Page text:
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AngloGold names ex-BHP exec Calderon as new CEO

Alberto Calderón. (Image courtesy of Orica.)

AngloGold Ashanti (NYSE: AU) (JSE: ANG) has appointed former BHP executive Alberto Calderón as its new CEO, ending almost a year without a top boss following Kelvin Dushnisky’s sudden departure last July.

Calderón, a 61-year-old Colombian with more than two decades of executive experience in the mining sector, will be starting in his new role on September 1, the company said.

A junior minister in a government that fought drug lord Pablo Escobar and his Medellín Cartel, Calderón was chief executive of Orica Ltd, an Australian explosives maker, until February this year.

The Ivy League economist, who was one of the leading candidates for the top job at BHP before the position went to Andrew Mackenzie, once also ran Cerrejón Coal, which was recently acquired by Glencore

The world’s third-biggest gold miner had been on the hunt for a new chief executive since the sudden departure of Kelvin Dushnisky last year

Calderón’s experience and contacts in the home country will come in handy as AngloGold is moving forward with key expansions in Colombia, including its Gramalote joint venture with B2Gold (TSX:BTO) (NYSE:BTG). The asset is at the centre of long-dragged out mining rights dispute with Canada’s Zonte Metals that remains active.

Calderón said one of his priorities will be to improve the credibility of AngloGold Ashanti with investors, noting that the No. 3 gold producer is trading far lower than bigger rivals Newmont and Barrick.

AngloGold Ashanti has had a bad year, with the company’s lack of a permanent chief executive officer and a suspension of its Obuasi mine in Ghana weighing on the stock.

Investors reacted positively to the appointment of Calderón. The company’s shares climbed as much as in 6.7% pre-market in New York and closed almost 6% higher in in Johannesburg, the most in seven weeks.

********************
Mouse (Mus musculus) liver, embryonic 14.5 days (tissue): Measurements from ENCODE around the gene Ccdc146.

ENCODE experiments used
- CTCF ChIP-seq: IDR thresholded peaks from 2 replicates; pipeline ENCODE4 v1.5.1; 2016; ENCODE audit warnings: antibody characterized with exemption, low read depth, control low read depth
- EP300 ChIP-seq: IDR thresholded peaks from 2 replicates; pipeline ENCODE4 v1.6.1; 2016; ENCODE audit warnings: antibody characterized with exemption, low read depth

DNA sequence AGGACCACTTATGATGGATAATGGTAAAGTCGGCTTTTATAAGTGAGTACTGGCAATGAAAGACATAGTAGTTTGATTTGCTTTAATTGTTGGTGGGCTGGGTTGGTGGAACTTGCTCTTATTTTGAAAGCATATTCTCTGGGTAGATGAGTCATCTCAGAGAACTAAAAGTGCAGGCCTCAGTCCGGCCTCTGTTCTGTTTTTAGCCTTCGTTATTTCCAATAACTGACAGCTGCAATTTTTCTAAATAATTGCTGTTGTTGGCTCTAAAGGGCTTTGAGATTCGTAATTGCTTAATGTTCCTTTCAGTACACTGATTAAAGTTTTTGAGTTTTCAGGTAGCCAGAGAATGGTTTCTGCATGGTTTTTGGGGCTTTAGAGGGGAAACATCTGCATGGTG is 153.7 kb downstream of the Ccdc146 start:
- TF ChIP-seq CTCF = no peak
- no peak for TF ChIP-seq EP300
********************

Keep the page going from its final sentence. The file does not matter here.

The new CEO will have to take on the company’s battle to repatriate more than $461 million of its profit from the Democratic Republic of Congo, and resolve challenges with value added tax with the government in Tanzania.

He may also have to decide whether AngloGold should move its primary listing from Johannesburg — a topic discussed for years.

BMO metals and mining analyst, Raj Ray, said Calderón comes at at time considered transitional years for most of AngloGold’s operations, as the company focuses on ore reserves development.

“[He] is based out of Melbourne, Australia, so it will be interesting to see how he goes about building familiarity and understanding of the various operations quickly given the travel restrictions still in place,” Ray said in a note to investors.

Christine Ramon will remain as interim CEO as Calderón assumes the position, and she will return to her role as the company’s CFO.

During her year at the top job, Ramon laid out a plan to expand output at key operations in Tanzania, Ghana and Guinea. She also discussed investing more than $2 billion in two new mines in Colombia — Quebradona (copper-gold) and Gramalote (gold) — from 2022.